As mentioned above with respect to FIGS. 2 and 3, while not shown, following alignment of the pacing pulses, such Apace and Vpace pulses 48, 50 continue to be delivered simultaneously for a number of pacing pulses, as described in the '248 application. In certain embodiments, as described above with respect to the '248 application, there may be as many as ten simultaneous pacings delivered before a blanking period. However, it should be appreciated that the number of simultaneous pacings would be limited, if possible. In doing such, one would want to entirely capture the heart via such pacing, yet not delay further therapy being delivered to the heart, if necessary. In certain embodiments, the number of simultaneous pacings would generally be between two and ten, and most often, between two and five.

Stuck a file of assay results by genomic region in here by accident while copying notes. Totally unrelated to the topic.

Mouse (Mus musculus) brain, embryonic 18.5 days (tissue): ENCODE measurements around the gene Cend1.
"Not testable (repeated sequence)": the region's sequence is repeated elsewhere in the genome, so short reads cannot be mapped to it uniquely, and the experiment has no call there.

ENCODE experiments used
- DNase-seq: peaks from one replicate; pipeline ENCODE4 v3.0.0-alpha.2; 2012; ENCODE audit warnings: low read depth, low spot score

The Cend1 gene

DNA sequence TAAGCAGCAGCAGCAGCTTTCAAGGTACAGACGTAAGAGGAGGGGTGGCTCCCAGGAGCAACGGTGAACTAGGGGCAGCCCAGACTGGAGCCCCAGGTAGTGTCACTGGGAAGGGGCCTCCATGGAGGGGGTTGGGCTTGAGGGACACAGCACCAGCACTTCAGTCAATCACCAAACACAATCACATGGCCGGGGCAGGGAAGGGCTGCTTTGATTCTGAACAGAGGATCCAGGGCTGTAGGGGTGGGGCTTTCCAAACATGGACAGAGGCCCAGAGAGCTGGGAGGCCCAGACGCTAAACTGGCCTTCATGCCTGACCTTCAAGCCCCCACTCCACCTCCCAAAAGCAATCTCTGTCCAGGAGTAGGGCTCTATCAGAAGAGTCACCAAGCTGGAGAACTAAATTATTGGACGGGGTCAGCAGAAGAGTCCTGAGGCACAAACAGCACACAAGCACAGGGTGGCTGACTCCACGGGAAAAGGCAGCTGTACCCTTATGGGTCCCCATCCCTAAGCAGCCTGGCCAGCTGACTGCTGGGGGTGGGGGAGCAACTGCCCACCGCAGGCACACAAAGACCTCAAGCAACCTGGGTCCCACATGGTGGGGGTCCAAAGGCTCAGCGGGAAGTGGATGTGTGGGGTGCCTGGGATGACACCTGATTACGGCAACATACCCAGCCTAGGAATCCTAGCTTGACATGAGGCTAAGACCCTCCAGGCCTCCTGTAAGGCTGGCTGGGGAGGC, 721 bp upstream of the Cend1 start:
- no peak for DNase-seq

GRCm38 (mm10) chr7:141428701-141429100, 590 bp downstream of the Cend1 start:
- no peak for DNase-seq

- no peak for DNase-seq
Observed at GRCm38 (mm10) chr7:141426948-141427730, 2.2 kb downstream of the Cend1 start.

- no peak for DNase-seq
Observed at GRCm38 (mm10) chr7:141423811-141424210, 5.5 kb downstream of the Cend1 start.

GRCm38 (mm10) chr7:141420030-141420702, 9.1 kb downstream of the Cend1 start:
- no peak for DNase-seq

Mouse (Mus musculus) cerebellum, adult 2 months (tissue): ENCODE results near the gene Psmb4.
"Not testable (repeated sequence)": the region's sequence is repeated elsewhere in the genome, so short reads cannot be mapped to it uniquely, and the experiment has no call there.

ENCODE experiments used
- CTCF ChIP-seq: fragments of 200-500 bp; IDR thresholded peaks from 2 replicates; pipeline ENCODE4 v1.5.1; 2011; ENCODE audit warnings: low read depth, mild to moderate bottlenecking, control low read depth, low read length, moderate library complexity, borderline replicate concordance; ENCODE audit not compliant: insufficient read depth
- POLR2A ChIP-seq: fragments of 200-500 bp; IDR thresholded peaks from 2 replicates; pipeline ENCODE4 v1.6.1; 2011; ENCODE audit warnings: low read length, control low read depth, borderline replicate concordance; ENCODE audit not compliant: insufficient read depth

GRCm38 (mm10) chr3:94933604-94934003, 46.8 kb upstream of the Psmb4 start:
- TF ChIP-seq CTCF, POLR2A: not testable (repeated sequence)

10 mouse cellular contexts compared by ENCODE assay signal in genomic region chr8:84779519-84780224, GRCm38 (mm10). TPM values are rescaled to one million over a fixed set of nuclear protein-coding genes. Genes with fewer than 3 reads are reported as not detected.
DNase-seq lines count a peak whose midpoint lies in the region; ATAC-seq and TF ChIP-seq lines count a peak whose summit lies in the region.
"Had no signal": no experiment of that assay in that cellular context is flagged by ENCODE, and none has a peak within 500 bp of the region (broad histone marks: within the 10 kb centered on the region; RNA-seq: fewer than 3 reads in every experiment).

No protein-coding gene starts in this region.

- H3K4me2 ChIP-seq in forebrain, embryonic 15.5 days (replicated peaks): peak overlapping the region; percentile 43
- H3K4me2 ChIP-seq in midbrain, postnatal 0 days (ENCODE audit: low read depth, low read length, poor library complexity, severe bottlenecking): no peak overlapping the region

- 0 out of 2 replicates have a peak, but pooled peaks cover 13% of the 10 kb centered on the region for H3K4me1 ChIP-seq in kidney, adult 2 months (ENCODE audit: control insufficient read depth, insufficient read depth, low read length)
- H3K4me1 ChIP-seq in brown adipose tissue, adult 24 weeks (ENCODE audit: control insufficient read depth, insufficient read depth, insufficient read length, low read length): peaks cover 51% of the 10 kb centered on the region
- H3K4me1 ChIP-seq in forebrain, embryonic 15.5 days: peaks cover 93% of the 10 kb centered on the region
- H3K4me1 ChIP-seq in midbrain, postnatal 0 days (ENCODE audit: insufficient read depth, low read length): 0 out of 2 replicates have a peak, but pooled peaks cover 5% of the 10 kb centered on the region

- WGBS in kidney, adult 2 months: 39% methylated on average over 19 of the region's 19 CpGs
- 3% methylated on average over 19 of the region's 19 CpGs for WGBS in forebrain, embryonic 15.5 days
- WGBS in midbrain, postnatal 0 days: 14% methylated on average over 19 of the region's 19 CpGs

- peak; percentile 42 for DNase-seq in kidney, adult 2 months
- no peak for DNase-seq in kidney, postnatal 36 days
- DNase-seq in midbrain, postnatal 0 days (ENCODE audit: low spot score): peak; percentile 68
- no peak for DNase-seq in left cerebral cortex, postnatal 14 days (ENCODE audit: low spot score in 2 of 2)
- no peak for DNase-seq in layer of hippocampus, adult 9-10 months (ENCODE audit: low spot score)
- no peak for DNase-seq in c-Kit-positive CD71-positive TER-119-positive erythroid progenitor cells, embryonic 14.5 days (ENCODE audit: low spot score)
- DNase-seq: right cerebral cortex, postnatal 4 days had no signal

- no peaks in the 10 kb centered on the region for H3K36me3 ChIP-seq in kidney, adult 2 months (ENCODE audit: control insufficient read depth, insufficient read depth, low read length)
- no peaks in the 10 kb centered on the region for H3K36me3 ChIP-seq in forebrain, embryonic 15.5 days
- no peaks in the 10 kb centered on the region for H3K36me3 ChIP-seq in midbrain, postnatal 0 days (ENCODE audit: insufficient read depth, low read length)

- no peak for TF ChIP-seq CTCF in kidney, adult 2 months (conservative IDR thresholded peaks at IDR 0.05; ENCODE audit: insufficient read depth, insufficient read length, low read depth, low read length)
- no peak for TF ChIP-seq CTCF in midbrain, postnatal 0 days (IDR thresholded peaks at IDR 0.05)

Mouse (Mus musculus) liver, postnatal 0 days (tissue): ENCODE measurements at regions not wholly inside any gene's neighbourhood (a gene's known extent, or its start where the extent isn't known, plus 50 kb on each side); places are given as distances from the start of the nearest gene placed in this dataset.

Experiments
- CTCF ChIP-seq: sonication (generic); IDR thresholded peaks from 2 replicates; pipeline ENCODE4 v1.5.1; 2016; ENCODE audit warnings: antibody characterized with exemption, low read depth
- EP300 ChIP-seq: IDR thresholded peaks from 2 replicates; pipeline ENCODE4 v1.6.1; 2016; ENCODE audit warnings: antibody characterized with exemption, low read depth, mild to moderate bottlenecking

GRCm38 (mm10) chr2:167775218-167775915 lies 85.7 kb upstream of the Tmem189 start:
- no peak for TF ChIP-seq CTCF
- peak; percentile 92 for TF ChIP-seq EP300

Further, when using a similar increment for shrinking the AV and VA intervals, as shown in the respective techniques of FIGS. 2 and 3, it should be appreciated that one less Vpace pulse 50 is needed during the gradual shortening of the VA interval using the technique of FIG. 3. In turn, there is one less VCL 56′ exhibited an FIG. 3 during such time as well. Consequently, even though a similar number of ACLs 54 and ACLs 54′ are used during the respective AV and VA shortening periods of the initial pacing techniques depicted in FIGS. 2 and 3, since the ACLs 54′ are shorter in duration than the VCLs 56′ in FIG. 3, the pacing technique depicted in FIG. 3 can be used to provide quicker alignment of the Apace and Vpace pulses 48 and 50.